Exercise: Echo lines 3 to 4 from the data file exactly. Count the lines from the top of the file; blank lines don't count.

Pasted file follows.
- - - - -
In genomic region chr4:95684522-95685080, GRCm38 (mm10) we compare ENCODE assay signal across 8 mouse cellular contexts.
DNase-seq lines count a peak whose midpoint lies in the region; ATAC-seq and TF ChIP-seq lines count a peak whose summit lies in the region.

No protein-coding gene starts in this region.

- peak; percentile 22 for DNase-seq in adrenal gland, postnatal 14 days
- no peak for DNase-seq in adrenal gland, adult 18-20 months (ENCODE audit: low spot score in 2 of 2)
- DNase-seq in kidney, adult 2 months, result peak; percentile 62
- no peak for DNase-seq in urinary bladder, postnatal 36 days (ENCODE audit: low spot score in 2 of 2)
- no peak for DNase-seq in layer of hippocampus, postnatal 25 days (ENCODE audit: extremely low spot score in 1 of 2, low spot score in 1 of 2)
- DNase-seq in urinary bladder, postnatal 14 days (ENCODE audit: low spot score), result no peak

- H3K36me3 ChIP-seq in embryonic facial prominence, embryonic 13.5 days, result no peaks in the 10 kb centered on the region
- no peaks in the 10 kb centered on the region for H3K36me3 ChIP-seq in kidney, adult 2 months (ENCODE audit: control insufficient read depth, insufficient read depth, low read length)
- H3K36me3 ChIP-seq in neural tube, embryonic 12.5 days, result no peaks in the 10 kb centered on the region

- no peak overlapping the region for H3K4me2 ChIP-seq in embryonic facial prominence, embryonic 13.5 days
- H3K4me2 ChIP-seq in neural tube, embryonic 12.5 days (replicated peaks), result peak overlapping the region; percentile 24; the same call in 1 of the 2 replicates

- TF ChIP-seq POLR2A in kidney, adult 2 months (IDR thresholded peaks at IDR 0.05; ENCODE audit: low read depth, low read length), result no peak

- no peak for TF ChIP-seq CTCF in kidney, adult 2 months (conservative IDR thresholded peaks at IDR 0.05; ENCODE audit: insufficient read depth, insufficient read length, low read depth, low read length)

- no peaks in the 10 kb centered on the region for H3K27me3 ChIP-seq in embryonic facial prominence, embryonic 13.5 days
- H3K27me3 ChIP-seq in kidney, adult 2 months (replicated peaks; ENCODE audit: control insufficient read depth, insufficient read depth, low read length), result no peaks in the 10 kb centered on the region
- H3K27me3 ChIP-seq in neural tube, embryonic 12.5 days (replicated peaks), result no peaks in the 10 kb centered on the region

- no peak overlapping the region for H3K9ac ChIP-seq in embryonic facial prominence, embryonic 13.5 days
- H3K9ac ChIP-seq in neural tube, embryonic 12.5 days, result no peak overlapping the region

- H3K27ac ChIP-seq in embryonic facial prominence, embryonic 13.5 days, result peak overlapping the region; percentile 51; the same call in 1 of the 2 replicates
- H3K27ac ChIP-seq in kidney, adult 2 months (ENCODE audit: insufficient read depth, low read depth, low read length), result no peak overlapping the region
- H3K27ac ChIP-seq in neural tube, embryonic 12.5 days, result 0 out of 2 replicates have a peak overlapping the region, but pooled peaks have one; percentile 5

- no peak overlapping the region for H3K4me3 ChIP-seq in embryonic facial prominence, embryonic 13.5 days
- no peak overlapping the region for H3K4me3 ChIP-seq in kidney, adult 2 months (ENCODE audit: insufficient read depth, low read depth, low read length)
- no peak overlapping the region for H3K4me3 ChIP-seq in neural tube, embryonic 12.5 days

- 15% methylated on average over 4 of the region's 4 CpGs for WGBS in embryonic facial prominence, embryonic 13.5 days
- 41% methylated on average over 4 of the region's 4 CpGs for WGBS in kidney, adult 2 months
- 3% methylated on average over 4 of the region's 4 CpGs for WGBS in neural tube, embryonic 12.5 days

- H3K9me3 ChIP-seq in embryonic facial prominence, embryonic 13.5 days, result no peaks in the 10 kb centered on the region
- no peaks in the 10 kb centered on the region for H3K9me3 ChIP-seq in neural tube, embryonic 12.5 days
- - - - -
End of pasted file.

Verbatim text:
No protein-coding gene starts in this region.

- peak; percentile 22 for DNase-seq in adrenal gland, postnatal 14 days